The six core questions are meant to be answered after reading the book, or in this case after watching the series. Just from my knowledge of the series, I’m assuming the series is either in the ‘Action’ or ‘Thriller’ Genre, and both these Genres have similar components. For arguments sake, I’m going to assume that the Genre for the Hanna series is the Action Genre. At the end of the series, I’ll revisit the 6 core questions and answer them accurately, but in order to progress through the rest of the questions we need to assume a Genre.

External Genre: Action (Sub-Genre to be determined)

External Value at stake: Life to Unconciousness to Death to Fate Worse than Death (Damnation)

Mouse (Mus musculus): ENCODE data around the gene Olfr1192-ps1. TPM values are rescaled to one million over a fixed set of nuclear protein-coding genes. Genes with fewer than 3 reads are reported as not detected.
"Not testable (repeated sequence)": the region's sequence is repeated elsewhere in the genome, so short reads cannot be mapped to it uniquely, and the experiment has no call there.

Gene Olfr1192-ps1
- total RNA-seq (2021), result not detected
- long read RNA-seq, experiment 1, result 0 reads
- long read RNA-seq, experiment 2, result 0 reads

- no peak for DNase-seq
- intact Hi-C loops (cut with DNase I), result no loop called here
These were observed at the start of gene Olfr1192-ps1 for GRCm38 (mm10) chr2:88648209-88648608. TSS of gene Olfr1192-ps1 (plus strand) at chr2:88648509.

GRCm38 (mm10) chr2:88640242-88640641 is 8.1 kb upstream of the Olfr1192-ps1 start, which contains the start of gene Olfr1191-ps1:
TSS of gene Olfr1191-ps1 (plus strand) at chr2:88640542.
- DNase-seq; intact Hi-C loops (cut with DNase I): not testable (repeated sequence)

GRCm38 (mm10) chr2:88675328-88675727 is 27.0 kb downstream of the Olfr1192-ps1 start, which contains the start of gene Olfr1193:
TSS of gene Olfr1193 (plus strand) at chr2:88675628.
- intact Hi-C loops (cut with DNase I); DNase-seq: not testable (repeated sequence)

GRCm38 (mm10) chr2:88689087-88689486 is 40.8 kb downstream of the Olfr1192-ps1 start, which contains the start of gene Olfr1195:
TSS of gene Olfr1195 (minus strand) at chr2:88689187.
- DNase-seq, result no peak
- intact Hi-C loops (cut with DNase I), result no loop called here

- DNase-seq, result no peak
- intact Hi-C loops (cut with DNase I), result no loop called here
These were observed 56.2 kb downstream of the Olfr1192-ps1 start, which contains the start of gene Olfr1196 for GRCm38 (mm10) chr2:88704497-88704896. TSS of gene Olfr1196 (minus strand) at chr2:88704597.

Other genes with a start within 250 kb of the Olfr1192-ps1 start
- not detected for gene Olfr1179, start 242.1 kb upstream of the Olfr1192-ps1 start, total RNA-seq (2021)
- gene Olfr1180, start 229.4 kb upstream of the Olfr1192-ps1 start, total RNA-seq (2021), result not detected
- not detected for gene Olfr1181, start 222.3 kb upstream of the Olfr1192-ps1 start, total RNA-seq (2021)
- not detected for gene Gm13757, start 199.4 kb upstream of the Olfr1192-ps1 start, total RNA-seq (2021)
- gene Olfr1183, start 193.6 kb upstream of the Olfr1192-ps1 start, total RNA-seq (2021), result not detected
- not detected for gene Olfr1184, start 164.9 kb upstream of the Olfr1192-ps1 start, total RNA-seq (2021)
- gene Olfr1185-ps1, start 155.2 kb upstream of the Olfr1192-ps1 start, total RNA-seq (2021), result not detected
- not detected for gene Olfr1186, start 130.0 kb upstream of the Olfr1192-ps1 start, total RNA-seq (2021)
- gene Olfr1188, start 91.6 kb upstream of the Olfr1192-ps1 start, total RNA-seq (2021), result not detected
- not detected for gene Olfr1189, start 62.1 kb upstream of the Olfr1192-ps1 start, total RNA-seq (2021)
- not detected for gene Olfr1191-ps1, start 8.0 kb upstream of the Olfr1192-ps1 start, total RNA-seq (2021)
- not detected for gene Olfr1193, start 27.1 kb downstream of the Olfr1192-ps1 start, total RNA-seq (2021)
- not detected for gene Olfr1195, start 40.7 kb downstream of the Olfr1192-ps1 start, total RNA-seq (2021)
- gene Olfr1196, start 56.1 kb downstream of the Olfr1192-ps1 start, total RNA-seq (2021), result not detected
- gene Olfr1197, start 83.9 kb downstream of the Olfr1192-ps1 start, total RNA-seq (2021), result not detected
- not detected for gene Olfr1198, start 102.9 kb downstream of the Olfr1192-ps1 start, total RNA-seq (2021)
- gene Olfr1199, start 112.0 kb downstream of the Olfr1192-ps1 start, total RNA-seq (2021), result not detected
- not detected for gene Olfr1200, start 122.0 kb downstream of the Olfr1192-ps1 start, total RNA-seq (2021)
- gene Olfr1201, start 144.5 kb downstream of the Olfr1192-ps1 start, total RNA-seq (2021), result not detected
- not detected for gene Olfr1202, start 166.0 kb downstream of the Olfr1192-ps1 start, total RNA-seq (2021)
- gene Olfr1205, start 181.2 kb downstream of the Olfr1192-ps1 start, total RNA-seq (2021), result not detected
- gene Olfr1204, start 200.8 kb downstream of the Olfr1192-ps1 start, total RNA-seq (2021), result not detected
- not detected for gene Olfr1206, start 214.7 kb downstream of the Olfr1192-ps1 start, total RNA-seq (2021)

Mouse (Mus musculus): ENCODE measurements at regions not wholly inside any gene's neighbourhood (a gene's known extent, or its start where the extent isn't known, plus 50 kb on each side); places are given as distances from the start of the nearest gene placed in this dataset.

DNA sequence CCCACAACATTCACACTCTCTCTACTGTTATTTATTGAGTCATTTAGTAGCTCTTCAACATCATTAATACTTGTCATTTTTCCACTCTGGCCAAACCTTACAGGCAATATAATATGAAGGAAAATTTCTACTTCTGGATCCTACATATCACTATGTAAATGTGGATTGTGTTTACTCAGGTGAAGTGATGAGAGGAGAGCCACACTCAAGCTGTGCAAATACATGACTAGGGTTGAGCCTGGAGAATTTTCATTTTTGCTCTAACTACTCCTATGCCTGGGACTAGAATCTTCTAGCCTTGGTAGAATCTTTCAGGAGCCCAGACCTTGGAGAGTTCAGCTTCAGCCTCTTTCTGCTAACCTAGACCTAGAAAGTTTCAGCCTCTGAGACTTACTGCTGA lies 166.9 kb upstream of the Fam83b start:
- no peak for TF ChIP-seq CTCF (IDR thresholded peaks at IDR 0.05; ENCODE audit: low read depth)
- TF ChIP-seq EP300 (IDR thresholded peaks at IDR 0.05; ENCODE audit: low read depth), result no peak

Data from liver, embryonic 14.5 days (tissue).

Internal Genre: To be determined

Internal Value at Stake: To be determined

Obligatory Scenes and Conventions

These are the scenes in the story that will ultimately make it work, the scenes that the reader expects because of the Genre. As we go through the series, I’ll identify these scenes in the posts.

The Obligatory Scenes for an Action Genre Story are:

  • An inciting Attack by the villain
  • the hero sidesteps responsibility to take action
  • forced to leave ordinary world, hero lashes out
  • discovering and understanding the antagonist’s MacGuffin (Villain’s object of desire)
  • hero’s initial strategy against villain fails
  • realizing they must change their approach to salvage some form o victory, hero reaches an All Is Lost moment
  • The hero at the mercy of the villain: the central event of the Action Story, what the reader is waiting for. The her’s gift is expressed in this scene